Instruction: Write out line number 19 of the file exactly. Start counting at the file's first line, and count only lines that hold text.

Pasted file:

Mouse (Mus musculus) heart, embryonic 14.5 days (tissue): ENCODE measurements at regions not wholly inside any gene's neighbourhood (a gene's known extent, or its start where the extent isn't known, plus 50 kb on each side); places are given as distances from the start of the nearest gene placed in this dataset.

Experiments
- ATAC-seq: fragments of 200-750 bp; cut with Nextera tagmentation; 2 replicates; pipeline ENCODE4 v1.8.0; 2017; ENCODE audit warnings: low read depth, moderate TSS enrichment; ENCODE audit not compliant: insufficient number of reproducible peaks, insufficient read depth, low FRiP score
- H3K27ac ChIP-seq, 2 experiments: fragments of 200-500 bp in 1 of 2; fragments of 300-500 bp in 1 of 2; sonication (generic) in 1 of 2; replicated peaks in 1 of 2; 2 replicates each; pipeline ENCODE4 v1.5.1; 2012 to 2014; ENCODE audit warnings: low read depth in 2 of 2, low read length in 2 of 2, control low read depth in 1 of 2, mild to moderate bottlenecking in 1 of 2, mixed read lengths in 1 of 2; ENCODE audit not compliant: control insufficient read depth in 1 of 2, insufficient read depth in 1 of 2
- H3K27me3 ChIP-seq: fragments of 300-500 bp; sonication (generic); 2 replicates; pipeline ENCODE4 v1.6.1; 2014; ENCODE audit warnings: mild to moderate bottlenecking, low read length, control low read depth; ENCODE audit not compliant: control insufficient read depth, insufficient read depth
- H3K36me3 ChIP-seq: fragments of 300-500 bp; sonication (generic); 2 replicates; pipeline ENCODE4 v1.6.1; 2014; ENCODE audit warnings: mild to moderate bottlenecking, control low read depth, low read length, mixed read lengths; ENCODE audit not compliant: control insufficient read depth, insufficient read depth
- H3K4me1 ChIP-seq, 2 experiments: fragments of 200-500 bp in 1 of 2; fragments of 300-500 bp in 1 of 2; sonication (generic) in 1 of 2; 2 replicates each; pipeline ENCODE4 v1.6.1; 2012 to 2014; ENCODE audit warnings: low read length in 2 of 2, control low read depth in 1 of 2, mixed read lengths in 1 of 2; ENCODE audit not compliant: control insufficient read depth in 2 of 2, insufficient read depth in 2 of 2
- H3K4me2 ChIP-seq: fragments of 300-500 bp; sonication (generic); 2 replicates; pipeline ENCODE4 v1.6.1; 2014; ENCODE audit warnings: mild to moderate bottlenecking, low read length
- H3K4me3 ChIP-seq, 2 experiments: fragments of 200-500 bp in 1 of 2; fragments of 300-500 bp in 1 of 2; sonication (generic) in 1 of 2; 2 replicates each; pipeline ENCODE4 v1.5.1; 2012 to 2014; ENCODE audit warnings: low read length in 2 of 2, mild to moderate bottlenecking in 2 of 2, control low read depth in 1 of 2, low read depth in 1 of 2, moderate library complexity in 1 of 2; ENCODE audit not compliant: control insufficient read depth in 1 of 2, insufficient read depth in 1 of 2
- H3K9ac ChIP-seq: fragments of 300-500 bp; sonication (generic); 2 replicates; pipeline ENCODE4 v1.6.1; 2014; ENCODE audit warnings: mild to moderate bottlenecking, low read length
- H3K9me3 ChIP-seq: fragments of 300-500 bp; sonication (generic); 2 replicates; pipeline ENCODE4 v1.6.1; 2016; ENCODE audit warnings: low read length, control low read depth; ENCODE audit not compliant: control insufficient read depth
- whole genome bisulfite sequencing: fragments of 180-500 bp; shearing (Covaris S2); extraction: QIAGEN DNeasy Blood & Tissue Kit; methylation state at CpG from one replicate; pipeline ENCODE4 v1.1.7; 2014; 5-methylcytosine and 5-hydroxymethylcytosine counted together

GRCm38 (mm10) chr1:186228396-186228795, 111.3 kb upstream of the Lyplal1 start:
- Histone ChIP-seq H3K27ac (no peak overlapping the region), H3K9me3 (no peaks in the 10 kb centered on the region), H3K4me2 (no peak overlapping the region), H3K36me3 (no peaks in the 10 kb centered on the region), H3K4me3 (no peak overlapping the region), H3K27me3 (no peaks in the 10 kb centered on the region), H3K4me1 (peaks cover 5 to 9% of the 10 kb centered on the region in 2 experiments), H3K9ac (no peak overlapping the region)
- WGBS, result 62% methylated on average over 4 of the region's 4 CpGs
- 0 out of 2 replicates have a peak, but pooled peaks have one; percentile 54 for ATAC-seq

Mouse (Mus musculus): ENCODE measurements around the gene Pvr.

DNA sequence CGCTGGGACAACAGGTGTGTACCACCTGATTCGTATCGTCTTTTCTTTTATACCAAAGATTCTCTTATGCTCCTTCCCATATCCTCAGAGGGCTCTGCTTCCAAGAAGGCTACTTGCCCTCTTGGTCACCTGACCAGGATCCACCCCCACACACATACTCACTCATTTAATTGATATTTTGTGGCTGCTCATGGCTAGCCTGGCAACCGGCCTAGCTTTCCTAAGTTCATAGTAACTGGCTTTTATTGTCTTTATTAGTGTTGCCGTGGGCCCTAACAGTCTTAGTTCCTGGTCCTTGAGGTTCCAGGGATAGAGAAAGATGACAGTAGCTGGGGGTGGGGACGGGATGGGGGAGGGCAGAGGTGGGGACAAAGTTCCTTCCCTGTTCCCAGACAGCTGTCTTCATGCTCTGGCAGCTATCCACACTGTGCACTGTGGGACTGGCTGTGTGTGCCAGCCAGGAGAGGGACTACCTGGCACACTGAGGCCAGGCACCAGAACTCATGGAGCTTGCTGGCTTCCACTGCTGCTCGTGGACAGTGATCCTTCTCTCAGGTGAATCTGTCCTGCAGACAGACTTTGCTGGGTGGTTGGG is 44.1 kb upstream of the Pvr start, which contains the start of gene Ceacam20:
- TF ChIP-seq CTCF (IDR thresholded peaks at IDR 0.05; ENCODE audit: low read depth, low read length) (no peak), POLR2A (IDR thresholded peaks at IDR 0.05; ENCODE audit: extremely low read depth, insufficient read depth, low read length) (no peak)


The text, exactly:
- TF ChIP-seq CTCF (IDR thresholded peaks at IDR 0.05; ENCODE audit: low read depth, low read length) (no peak), POLR2A (IDR thresholded peaks at IDR 0.05; ENCODE audit: extremely low read depth, insufficient read depth, low read length) (no peak)